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A plucky, independent publisher based in Fort Wayne, Indiana, Oldstyle Tales Press specializes in critical, annotated and illustrated editions of classic ghost stories, weird fiction, and gothic horror from the Classical Era of Supernatural Fiction (1795 - 1935). Our mission is to make classic horror more accessible with an engaging aesthetic and clean design: to make the sort of books we would like to own, ourselves. Reading the classics should feel like an adventure -- not homework -- and we aim to bring that adventure to your armchair.


In spite of the disastrous plummet of the book market since the Great Recession of 2008, there has been a boom in affordable classics. Corporate publishing companies have rushed to produce cheaply priced and cheaply produced editions of recognizable-but-niche horror masterpieces like The Phantom of the Opera, The Turn of the Screw, and the short stories of Ambrose Bierce, M. R. James, and W. W. Jacobs. The results have often been disappointing and uninspired for readers who are looking for a deeper understanding of these works: a 3-5 page introduction revealing little more than a Wikipedia page, no notes, no illustrations, and no passion. Oldstyle Tales aspires to fill the gap between the high-cost academic editions and the cheap, mass productions thrown together on a word processor and slapped with a photoshopped cover.

Classic ghost stories, horror, and weird fiction deserve the delicate and involved attention that they cannot find in copy/pasted discount editions, at a better price and with more intimate editorial hand than they receive in the excellent, if dry academic publications in university bookstores. With care, precision, interest, and passion, we pledge to provide a much richer exploration of the supernatural canon than you are likely to find in the vast majority of the paperbacks with their names on the covers.


















Michael Grant Kellermeyer (b. 1987) is a former English professor and current bibliographer, illustrator, editor, critic, blogger, and author based in Fort Wayne, Indiana. He earned his Bachelor of Arts in English from Anderson University (2010) and his Master of Arts in Literature from Ball State University (2012). He taught college writing and literature in Indiana for nine years at, variously, Ball State University, Ivy Tech Community College, and the Indiana Institute of Technology. He retired from higher education in 2019 to publish and write full time.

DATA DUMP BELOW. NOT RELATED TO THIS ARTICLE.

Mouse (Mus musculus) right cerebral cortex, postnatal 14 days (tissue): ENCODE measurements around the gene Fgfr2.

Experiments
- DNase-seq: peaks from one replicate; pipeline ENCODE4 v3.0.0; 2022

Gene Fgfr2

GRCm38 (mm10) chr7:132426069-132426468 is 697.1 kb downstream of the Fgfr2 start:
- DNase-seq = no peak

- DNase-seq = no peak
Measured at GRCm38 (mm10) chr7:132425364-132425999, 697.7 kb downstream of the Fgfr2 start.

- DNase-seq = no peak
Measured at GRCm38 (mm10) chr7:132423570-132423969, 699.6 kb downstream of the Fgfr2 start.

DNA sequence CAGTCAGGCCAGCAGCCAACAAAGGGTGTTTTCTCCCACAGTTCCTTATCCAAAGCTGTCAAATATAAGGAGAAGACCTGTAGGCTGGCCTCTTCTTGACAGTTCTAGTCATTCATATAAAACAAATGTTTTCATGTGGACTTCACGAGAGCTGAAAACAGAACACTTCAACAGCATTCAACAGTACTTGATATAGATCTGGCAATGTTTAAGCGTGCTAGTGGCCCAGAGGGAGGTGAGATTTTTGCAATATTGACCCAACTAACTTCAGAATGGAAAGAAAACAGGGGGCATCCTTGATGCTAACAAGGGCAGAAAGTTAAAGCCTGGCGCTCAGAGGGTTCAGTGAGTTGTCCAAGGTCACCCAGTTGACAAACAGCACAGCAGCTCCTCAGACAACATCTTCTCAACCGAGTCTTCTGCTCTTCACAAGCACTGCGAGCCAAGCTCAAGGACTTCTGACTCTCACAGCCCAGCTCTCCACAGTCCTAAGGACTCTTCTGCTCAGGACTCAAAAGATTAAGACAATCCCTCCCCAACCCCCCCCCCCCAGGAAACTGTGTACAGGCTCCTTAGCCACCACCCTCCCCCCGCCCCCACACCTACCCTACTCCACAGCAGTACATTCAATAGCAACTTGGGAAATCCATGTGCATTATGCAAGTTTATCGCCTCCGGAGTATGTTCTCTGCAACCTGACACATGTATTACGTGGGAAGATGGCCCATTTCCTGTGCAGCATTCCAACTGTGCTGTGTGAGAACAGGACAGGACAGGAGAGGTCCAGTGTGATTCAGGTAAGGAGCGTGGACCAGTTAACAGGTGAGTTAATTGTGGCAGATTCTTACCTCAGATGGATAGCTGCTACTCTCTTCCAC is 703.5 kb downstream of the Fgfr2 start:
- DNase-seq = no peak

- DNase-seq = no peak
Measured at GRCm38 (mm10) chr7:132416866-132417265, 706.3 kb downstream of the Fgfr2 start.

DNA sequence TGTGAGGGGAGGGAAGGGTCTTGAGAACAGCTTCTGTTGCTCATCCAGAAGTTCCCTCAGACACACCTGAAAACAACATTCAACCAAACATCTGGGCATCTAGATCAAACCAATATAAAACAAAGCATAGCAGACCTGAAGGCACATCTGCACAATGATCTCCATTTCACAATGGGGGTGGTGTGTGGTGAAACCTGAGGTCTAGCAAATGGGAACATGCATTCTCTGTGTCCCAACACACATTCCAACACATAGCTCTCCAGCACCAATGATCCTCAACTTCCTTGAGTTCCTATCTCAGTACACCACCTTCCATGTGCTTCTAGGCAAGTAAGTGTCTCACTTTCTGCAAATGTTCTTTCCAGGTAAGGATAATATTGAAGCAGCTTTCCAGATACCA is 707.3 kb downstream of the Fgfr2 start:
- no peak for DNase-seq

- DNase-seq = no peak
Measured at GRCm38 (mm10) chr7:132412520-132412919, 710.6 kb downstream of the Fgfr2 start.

He founded Oldstyle Tales after noticing that it was difficult to find literary criticism or commentary on short horror fiction. Its first title, The Best Victorian Ghost Stories, was published in September 2013, followed shortly by editions of Frankenstein and The Annotated and Illustrated Edgar Allan PoeToday it has 36 titles in print.


In his free time, Michael plays violin, watches old movies, and spends time walking in nature, or swinging on his front porch with his wife Kierstin and daughter Charlotte. Michael finds joy in straight razors and sandalwood shaving cream, and briarwood pipes, and air-dried sheets. He loves listening to Classical music, jazz standards, sea shanties, watching the films of Vincent Price, Alfred Hitchcock, and Stanley Kubrick, and nursing Hendricks gin tonics, stovetop coffee, and mint tea.


Our hallmark "Candle-Shine" illustrations are composed of pencil sketches done on 6 x 9 paper; the pictures are drawn like photograph negatives, then scanned, the color is digitally inverted, and the image is touched up and edited. They strive for a chiaroscuro feeling - that is to say a composition largely composed of deep shadows interspersed with glowing swathes of light, and gleaming highlights. Edward Gorey, Gustave Dore, Barry Moser, Heinrich Fuseli, Arthur Rackham, Harry Clarke, W. Graham Robertson, Godfried Schalcken, Howard Pyle, N. C. Wyeth, Maxfield Parrish, John Singer Sargent, Winslow Homer, and John Atkinson Grimshaw are influences to the mood, tone, and style of our illustrations.

Here's a side-by-side "before and after" of H. G. Wells' "Pollock and the Porroh Man," a Christmas story of a man haunted by a witch doctor's severed head. On the left is the pencil drawing I made; on the right it has been inverted and touched up with Pixlr editor.


The greatest care is made to ensure that accurate, detailed, and helpful critical material accompanies the fiction included in this volume. Annotations and introductory notes are created using peer-reviewed scholarly articles accessed from JSTOR, Project MUSE, EBSCO Host, and bound collections of criticism accessed at Indiana University, Ball State University, Purdue University, and through interlibrary loans. Definitions and references are informed by the Oxford English Dictionary, the Dictionary of English Nautical Language, the Encyclopædia Britannica, Grolier Online, and credible online databases. Foreign translations are only released after comparing the results of several books of grammar pertaining to the source language. Biographical, critical, and contextual information regarding the writer, their work, and their world are generated after consulting peer-reviewed biographies, reference works, compendiums, collected correspondences, histories, and literary criticism.


two versions of a pencil drawing
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